On Thursday, July 13, Syrian Ambassador to the United Nations Bassam Sabbagh said that the Assad government would allow aid distribution via the Bab al-Hawa crossing, despite the United Nations Security Council’s failure to formally re-authorize its utilization. However, the UN's Office for the Coordination of Humanitarian Affairs (OCHA) assessed that the Syrian government’s proposal “contains two unacceptable conditions.” Regional sources analyze Russia’s Security Council veto, Syria’s suggested compromise, and the importance of the Bab al-Hawa border:
The Daily Sabah provided context into the significance of the Bab Al-Hawa crossing, noting that “the Security Council initially authorized aid deliveries in 2014 from Türkiye, Iraq and Jordan through four crossing points into opposition-held areas in Syria. But over the years, Russia, backed by China, had pushed the council to reduce the authorized crossings to only one – Bab al-Hawa.” In response to earthquakes during February of 2023, “Assad opened two additional crossing points from Türkiye, at Bab al-Salameh and al-Rai, to increase the flow of assistance to victims, and later extended their opening until Aug. 13. However, in practice, most aid has continued to cross via Bab al Hawa.”
Explained in the North Press Agency, “the authorization of the mechanism of aid delivery expired on July 10, following the last reauthorization for six months on January 10. The following day, Russia vetoed the UN Security Council (UNSC) compromise resolution that would have extended aid deliveries through the Bab al-Hawa border crossing, which connects Turkey and opposition-held northwest Syria, for nine months.”
Security Council member states have “long been divided over Syria.” According to Al Jazeera, “most members support cross-border operations, including the US and UK, which have called for a full-year extension, while Russia has insisted on just six months… China abstained on the vote for the nine-month renewal drafted by Switzerland and Brazil, while the remaining 13 Security Council members voted in favour.”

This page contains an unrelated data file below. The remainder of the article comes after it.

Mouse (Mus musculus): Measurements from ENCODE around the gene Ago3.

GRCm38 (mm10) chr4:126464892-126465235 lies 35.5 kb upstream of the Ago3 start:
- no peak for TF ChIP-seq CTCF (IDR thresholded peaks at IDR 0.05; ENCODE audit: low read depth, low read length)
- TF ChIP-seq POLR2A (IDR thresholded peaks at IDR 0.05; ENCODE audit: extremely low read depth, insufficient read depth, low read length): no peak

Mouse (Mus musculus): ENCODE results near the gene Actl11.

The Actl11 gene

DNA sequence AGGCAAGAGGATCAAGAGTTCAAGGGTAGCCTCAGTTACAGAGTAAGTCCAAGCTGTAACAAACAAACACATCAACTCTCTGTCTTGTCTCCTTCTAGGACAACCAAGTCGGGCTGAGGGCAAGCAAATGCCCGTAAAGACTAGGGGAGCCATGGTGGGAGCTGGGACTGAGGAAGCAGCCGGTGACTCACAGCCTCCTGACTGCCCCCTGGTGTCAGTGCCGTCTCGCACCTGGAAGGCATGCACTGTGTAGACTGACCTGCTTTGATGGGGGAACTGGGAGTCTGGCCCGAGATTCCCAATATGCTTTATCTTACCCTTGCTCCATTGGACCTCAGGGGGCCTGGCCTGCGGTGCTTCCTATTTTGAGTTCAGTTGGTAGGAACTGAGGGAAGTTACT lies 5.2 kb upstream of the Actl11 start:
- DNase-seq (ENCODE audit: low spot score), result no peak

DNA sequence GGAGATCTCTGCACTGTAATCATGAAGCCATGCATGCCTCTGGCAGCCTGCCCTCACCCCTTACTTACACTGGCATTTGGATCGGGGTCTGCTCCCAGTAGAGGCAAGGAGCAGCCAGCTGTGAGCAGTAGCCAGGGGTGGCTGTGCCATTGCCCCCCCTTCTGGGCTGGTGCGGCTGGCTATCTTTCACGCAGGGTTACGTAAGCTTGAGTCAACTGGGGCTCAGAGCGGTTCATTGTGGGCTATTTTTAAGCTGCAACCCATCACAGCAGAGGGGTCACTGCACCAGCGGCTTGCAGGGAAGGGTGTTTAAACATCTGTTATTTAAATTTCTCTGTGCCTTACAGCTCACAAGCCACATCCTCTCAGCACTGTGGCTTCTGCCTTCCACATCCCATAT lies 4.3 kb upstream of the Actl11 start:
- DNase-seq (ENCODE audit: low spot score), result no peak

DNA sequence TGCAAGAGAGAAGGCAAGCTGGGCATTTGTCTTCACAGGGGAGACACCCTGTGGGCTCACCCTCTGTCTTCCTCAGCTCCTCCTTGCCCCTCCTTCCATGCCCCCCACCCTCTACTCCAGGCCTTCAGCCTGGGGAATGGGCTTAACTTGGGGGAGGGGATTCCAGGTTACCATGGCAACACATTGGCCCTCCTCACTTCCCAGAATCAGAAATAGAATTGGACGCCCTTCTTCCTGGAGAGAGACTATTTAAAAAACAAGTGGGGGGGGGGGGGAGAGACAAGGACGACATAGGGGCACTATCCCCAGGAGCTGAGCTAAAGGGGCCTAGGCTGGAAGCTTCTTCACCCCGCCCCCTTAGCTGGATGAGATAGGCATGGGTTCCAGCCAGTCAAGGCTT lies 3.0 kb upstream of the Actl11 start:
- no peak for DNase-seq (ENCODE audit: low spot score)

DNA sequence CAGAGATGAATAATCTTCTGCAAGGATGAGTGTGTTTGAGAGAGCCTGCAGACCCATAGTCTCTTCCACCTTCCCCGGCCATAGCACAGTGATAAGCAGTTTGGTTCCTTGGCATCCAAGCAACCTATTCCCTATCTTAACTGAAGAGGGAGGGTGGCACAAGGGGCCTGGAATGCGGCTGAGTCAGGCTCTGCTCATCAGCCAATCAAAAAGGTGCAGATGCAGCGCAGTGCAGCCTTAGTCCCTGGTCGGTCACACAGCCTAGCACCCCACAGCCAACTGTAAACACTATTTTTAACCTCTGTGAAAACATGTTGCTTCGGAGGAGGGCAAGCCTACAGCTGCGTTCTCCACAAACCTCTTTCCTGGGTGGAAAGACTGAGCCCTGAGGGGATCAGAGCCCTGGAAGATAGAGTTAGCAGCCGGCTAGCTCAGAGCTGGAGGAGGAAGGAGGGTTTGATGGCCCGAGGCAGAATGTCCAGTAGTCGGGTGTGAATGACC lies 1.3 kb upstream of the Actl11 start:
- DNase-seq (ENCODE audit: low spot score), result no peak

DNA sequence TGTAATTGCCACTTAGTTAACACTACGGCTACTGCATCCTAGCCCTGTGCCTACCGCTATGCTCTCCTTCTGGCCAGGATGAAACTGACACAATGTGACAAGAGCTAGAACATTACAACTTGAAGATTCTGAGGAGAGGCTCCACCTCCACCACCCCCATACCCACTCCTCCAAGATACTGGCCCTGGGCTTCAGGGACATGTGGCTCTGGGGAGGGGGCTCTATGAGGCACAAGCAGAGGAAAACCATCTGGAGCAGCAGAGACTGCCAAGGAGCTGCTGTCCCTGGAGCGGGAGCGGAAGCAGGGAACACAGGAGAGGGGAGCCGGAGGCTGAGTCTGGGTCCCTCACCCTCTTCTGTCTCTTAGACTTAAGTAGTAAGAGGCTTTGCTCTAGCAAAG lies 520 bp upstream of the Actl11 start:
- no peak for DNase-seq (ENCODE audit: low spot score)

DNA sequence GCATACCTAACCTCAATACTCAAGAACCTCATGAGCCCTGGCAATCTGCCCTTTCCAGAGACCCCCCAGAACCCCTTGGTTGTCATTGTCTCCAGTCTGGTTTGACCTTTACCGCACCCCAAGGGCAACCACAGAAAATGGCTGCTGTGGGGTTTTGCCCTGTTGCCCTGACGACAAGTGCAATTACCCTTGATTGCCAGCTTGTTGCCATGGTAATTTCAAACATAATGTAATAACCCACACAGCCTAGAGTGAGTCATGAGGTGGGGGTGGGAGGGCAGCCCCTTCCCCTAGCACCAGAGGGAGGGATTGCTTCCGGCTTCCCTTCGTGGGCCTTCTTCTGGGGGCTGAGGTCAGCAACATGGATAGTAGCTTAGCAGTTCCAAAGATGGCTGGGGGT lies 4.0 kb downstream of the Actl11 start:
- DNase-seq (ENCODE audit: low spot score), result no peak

The Saudi Gazette detailed Russian Ambassador to the UN Vasily Nebenzya’s emphasis on the importance of upholding “Syria’s sovereignty and territorial integrity.” Nebenzya asserted: “Blessing the mechanism within which the terrorists from Idlib will… disallow humanitarian assistance into the enclave through crosslines; where Western countries are funding the early recovery and humanitarian projects only on those territories which are not under government control, and Syria itself is being suffocated with inhumane sanctions, is not something that we're going to do.”
The National News cited global reactions to Russia’s veto, such as that of Britain’s permanent representative to the UN, Barbara Woodward: “Russia's use of its veto to close the last border crossing for UN aid into north-west Syria has handed control of this lifeline to a leader who can close it on a whim… The priority must be getting aid through Bab Al Hawa fast to those who need it, then getting certainty over its future.” Germany’s Envoy to Syria Stefan Schneck reiterated these priorities, stating: “A Security Council resolution is urgently needed to establish a safe and secure framework for cross-border operations.”
Following the United Nations Security Council’s failure to re-authorize the crossing, Syria proposed its own solution. On July 14, Iran’s Tasnim News Agency reported: “The Syrian government has officially notified the United Nations that it is considering the use of the Bab al-Hawa border crossing for another six months to facilitate the delivery of humanitarian aid.”
Described in Ahram Online, the UN Office for the Coordination of Humanitarian Affairs noted two “unacceptable” conditions regarding Syria’s offer. Firstly, “the prohibition on communicating with groups considered ‘terrorist’ by the Syrian government would prevent the U.N. and partner organizations distributing aid from engaging ‘with relevant state and non-state parties as operationally necessary to carry out safe and unimpeded humanitarian operations.’” Further, “stipulating that aid deliveries must be overseen by the Red Cross or Red Crescent is ‘neither consistent with the independence of the United Nations nor practical’” because these entities are not active in Northwest Syria.
Rudaw highlighted the significance of aid to northwest Syria, identifying the Idlib province as “the last pocket of rebel-held territory in the region,” primarily controlled by Hay’at Tahrir al-Sham, an internationally recognized terrorist organization. Though the territory is overseen by nonstate actors, “the area’s residents, which include families displaced from across the country, also suffer from dire economic conditions and are heavily reliant on aid for their basic necessities.”
With access to the Bab al-Hawa crossing under threat, many “Syrians who fled President Bashar al-Assad's rule fear he may soon be able to choke off badly needed aid as Damascus acts to establish sway over UN assistance into the opposition-held northwest, the last major bastion of the Syrian opposition,” according to Asharq Al-Awsat.